Highs and Lows

element: Barley / DATE: 03/12/2019


Terroir-driven distillation’ is no mere marketing wheeze. The logistics required to arrange our production around 40 individual Irish farms, keeping their grain separate, increases our raw material costs by 10% – before we even begin distilling. Yet this bespoke approach adds even greater challenges: it means we are totally at the mercy of nature.

This effect was felt most acutely for barley grown in 2018. As explained in our recent article, the 2019 harvest was a vast improvement from the year before, which had seen spring sowing hit hard by the Beast from the East, flooding, and then a disastrous drought in the summer. In many cases fertilisers were either simply washed away, or worse, delayed take up by the plants in to grain head rather than leaves.

Buying exclusively from Irish malting barley growers means we have to play the cards we’re dealt. Average protein levels for the 2018 harvest were much higher than usual – in the range of 10 -12% versus the much more favourable 6.9-9.4% for this year. Naturally in any growing season each terroir, each farm, copes differently with the elements; but year versus year, the protein trend was wildly different.

Normally a term that interests athletes or dieticians, ‘protein’ can be a rather abstract notion to those unfamiliar with the distiller’s domain. Why, then, are we so concerned about the ever-changing levels?

Head Brewer Neil

Head Brewer Neil at work inside the Facilitator.


If the protein levels are too high there’s less starch available to the maltster, less sugar for the brewer, less alcohol for the distiller. Less whisky ultimately. Though it is that simple, it is, for us, a little more complicated.

Historically protein concerns have been limited to fertiliser applications, the balance between the growers’ desired yields and the maltsters’ proteins. Add too much, the yields increase – but the proteins end up being too high for distilling.

Going ‘un-plugged’ means we do not rely on get-out-of-jail additives to improve spirit yields. We make an entirely natural whisky – simply yeast, water and barley – zero additives in either malting or fermentation: so we need naturally low proteins from the get-go.

Gelatinisation temperature – the ideal strike point to break down malted barley’s starch into simple sugars – is a fine balance. The normal temperature stands at around 64-65 degrees centigrade. Turn up the degrees and it risks deactivating vital beta and alpha amylase, essential for good fermentations.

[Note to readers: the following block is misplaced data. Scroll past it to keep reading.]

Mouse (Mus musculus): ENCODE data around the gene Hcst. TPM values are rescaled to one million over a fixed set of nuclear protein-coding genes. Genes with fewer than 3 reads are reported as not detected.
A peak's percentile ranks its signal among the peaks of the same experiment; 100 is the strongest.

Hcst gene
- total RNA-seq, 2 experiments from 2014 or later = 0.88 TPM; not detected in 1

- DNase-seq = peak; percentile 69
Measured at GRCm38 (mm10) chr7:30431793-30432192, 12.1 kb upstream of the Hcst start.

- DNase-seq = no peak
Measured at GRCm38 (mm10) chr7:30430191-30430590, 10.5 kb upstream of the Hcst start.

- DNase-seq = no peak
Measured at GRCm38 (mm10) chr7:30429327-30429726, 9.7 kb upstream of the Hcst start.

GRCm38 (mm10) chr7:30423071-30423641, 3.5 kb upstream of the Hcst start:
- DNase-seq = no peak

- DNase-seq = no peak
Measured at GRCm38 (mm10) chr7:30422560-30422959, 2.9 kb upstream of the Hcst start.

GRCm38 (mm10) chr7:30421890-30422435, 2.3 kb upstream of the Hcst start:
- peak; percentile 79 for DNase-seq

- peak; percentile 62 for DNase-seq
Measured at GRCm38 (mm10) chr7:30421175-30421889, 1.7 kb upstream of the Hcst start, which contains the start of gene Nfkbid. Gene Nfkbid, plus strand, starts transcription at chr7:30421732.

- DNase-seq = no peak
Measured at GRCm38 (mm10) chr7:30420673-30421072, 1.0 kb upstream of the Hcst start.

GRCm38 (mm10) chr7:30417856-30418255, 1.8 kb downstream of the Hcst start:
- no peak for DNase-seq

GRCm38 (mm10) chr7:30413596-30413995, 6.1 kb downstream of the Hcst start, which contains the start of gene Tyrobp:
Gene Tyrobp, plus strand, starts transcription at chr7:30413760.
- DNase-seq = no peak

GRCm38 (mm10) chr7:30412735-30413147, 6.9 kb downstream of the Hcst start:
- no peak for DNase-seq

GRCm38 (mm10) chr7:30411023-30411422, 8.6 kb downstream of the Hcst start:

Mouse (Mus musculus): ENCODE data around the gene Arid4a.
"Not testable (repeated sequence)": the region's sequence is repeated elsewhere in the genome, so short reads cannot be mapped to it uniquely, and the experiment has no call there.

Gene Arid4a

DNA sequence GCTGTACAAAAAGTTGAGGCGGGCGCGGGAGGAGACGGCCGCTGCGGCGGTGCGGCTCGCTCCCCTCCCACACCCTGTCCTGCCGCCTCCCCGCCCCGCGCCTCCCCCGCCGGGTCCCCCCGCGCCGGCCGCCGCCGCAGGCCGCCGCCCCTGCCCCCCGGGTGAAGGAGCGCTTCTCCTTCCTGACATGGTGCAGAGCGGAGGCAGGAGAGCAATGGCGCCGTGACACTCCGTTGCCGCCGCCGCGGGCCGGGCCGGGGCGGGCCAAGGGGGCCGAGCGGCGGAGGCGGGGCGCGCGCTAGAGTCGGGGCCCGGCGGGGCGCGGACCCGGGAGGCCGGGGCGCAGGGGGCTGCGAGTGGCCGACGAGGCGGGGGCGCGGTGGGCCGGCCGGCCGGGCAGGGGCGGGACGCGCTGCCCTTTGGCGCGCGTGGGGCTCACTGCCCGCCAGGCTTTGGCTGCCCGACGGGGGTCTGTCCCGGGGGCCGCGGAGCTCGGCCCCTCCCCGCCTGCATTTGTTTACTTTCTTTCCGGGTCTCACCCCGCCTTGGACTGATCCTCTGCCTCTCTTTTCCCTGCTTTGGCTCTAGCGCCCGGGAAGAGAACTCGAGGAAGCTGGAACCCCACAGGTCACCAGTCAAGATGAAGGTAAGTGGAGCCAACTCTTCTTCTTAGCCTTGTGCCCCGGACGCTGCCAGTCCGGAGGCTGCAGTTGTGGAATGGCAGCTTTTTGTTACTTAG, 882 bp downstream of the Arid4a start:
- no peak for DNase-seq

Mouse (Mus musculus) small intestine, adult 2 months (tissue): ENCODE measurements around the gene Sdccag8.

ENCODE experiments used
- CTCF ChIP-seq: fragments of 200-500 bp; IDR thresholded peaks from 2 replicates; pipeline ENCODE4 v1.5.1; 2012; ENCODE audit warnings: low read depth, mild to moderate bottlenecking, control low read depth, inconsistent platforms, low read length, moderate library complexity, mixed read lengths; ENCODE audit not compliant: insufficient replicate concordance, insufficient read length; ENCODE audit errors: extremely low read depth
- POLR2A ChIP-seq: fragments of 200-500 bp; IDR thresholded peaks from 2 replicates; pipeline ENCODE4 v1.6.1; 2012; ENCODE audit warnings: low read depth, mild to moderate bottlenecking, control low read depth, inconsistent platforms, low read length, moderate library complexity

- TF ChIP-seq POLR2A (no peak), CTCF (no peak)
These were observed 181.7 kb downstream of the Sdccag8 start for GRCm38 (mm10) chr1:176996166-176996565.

In the Facilitator, the barley tells us what to do. Remember, we have 40 different barley origins and we don’t want to bludgeon out its voice. The 2018 harvest began to say the same thing, namely that Neil had to increase the gelatinisation temperatures to around 68 degrees centigrade.

The consequences are physical as well as numerical. Our sophisticated mash filter – our terroir-extractor par excellence – is rare to find in a distillery, but it makes us more susceptible to the naturally occurring polysaccharide beta glucan, which is dialled up in high-protein crops. Get that delicate temperature balance wrong and the resulting mash bungs up the filters – which in turn creates quite the mess.


Looking for the perfect mash.

For the high-protein 2018 harvest, distilled in 2019, the consequence is that spirit yields are down, the cost up. To put this into perspective, we’ve lost approximately 12,000 9-litre cases of potential 2018-harvest whisky that we’ve paid for – to the frustration of all, not least Head Brewer Neil Conway. But it’s not all doom and gloom.

The spirit quality, despite the trials and tribulations of the Beast from the East, is intriguing even if the numbers are not. It’s basic economics – more expensive barley yielding less spirit. We have to acknowledge the reduction to our spirit production, a direct result of the harsh growing year of 2018.

It goes with the turf, so to speak, when distilling one terroir at a time: accepting what the natural world provides. It may well be that the 2018 harvest has the last laugh judging by the intriguing quality of the new spirit.

But such is the gamble of being terroir-driven.